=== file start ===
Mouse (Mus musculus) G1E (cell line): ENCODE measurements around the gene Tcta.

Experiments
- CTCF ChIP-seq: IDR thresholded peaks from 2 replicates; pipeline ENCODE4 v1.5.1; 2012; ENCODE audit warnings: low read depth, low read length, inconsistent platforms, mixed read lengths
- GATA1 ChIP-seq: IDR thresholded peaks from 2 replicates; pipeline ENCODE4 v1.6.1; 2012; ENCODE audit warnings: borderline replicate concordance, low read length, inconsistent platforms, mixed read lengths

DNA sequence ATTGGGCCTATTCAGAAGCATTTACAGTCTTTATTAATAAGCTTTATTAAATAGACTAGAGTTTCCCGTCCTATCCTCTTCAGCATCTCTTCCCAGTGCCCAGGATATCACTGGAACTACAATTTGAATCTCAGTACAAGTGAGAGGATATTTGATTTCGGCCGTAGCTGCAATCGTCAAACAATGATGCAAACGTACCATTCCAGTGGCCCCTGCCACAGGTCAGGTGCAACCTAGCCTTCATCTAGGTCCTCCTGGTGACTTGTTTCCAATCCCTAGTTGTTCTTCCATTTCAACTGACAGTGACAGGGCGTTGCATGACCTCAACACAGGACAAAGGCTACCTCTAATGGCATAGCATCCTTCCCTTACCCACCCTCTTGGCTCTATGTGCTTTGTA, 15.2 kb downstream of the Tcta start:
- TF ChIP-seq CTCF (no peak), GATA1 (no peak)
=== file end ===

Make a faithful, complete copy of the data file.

Mouse (Mus musculus) G1E (cell line): ENCODE measurements around the gene Tcta.

Experiments
- CTCF ChIP-seq: IDR thresholded peaks from 2 replicates; pipeline ENCODE4 v1.5.1; 2012; ENCODE audit warnings: low read depth, low read length, inconsistent platforms, mixed read lengths
- GATA1 ChIP-seq: IDR thresholded peaks from 2 replicates; pipeline ENCODE4 v1.6.1; 2012; ENCODE audit warnings: borderline replicate concordance, low read length, inconsistent platforms, mixed read lengths

DNA sequence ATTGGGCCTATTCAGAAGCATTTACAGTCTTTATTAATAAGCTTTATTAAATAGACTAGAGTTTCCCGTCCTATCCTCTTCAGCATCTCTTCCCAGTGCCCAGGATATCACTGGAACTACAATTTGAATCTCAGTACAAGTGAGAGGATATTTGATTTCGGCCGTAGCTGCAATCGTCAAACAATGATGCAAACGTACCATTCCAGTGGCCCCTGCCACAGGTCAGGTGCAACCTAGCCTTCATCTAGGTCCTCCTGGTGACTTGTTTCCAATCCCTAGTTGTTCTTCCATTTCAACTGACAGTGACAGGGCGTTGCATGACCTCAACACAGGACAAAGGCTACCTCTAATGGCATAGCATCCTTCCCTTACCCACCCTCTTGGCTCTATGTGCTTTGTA, 15.2 kb downstream of the Tcta start:
- TF ChIP-seq CTCF (no peak), GATA1 (no peak)